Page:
Smoke Detection – Updated Regulations
From 1 March 2019 landlords will be permitted to install either mains-operated alarms or tamper proof long-life lithium battery alarms.
Landlords whom already have mains powered alarms installed can leave these in place until the end of the manufacturers recommended lifespan and thereafter, these can be replaced with battery or mains powered units.
Mains-operated alarms (with battery backup) are permitted and tamper proof/sealed/long life lithium battery alarms (not PP3 type or user-replaceable) are also permitted. The expiry date should be visible on each alarm.
Smoke alarms should conform to BS EN 14604.
Heat alarms should conform to BS 5446-2
Multi-sensor alarms should confirm to BS EN 54-29 or BS EN 14604
Alarms should be interlinked via wires (hardwired) or wirelessly (by radio communication). Where adding to an existing hardwired system, care should be taken to ensure that all alarms are interlinked, with all alarms sounding when any one device is activated.
Alarmingly, there were 5,310 reported fires in properties during 2017/2018 in Scotland, which resulted in 44 deaths and 1,113 injuries.
According to national fire statistics dwelling fires in which smoke alarms raise the alarm continue to:
1. Be discovered more rapidly (less than 5 minutes) after ignition: and
2. Are associated with lower fatal casualty rates
Private rented properties in Scotland must comply with the “Repairing Standard” as per the Housing (Scotland) Act 2006. To comply with the Repairing Standard, regard must be given to the most up to date Building Regulations available.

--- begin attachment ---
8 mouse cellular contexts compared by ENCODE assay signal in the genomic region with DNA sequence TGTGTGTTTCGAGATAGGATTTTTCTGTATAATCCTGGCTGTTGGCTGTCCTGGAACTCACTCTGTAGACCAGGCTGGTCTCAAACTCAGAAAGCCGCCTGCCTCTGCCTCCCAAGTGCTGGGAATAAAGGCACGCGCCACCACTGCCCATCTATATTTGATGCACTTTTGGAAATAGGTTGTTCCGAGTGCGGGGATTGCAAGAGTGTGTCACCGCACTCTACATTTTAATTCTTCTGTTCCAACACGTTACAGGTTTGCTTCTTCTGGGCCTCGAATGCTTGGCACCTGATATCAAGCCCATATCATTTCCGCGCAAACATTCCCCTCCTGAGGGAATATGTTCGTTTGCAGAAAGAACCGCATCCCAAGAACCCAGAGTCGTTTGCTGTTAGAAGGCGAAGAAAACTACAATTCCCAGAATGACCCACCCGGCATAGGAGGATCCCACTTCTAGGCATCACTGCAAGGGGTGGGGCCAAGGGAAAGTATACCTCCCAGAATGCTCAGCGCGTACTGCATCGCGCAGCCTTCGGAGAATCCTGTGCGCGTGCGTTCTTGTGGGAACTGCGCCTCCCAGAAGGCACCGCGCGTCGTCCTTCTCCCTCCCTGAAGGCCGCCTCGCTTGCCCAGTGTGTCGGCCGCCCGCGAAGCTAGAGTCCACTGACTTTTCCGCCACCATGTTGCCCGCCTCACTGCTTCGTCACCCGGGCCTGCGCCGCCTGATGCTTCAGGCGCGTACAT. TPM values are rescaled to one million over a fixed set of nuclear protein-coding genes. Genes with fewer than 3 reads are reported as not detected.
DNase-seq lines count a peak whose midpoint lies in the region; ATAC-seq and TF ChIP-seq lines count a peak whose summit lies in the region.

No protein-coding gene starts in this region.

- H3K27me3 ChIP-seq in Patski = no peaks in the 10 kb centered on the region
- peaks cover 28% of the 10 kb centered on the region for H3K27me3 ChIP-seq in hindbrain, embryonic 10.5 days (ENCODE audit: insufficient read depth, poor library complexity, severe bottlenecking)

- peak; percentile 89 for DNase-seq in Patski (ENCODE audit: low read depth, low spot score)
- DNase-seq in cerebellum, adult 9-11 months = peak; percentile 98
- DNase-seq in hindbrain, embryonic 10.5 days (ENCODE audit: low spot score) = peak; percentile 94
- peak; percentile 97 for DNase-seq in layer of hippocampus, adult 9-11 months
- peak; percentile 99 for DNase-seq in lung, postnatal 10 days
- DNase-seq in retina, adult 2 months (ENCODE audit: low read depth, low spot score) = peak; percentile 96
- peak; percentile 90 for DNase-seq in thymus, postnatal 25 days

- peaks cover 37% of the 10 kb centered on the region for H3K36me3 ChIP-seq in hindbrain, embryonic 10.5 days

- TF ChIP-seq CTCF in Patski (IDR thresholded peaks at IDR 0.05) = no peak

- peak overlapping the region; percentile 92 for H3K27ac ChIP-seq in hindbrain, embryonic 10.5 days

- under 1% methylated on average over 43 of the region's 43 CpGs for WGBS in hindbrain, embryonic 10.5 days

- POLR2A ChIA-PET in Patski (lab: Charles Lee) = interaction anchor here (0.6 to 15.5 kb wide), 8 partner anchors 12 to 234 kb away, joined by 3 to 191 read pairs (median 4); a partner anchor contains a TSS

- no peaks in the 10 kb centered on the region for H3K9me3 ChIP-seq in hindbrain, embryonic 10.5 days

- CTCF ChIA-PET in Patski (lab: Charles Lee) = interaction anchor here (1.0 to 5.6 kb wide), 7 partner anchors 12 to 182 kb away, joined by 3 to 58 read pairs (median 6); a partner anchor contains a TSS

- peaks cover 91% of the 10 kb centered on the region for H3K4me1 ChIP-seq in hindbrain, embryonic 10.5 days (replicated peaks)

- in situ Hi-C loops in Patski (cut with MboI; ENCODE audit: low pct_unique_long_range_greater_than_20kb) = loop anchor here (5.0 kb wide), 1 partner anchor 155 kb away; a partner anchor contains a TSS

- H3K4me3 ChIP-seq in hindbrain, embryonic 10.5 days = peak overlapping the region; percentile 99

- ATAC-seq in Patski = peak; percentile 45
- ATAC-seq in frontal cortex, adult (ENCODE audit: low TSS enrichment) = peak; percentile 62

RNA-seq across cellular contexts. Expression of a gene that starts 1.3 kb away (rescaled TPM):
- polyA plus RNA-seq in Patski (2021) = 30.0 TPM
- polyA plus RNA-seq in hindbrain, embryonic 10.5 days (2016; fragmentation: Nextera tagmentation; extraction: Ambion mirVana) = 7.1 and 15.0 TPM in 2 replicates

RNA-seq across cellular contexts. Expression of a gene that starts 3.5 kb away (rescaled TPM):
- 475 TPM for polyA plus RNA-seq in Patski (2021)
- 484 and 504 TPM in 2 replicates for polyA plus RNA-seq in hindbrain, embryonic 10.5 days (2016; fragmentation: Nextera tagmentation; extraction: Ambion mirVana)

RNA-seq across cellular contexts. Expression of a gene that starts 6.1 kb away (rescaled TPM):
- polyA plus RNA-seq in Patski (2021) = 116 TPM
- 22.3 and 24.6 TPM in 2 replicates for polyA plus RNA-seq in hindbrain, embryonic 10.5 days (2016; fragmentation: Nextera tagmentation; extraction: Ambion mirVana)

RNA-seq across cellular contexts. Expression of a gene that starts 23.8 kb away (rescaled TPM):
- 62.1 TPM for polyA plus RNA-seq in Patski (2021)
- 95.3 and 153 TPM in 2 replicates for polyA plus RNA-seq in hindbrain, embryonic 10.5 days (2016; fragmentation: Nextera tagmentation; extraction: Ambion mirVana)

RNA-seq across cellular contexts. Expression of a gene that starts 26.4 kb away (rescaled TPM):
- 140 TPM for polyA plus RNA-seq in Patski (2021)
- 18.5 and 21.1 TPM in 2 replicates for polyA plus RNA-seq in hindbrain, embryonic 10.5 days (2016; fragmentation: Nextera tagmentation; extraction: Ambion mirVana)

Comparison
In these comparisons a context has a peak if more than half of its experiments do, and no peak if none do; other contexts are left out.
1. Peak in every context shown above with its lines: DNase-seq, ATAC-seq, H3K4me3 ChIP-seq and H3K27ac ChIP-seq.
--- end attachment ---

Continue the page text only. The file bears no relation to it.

To comply with the repairing standard there should be at least:
• One functioning smoke alarm in the room which is frequently used by the occupants for general daytime living purposes (normally the living room or lounge)
• One functioning smoke alarm in every circulation space on each storey, such as hallways and landings, or in main room if no landing in upper storey
• One heat alarm in every kitchen
• All alarms should be ceiling mounted, and
• All alarms should be interlinked
The fitting of a mains-operated smoke/hear alarm system may require a building warrant and landlords should consult the Building Standards department of the local authority for details, this is also the cause should the property be a house in multiple occupation (HMO), where more stringent standard of provision for detecting and giving warning of fire is required.
Landlords may be able to offer a lesser level of protection if they are able to justify why this might be appropriate in a particular home. Reasons could include:
1. Where the proximity of an open fireplace would make a smoke detector impracticable, a heat detector may be fitted
2. Where the layout and design of the house means that one detector can combine the protection required by individual detectors in different areas, such as a kitchen/diner or open plan layout, or in small flats where the living room and hall can be covered by one smoke alarm
3. Where the landlord intends to install detectors within a reasonable timescale as part of a programme of upgrading the property.
Landlords should ensure that smoke and heat alarms are regularly maintained in accordance with the manufacturer’s recommendations.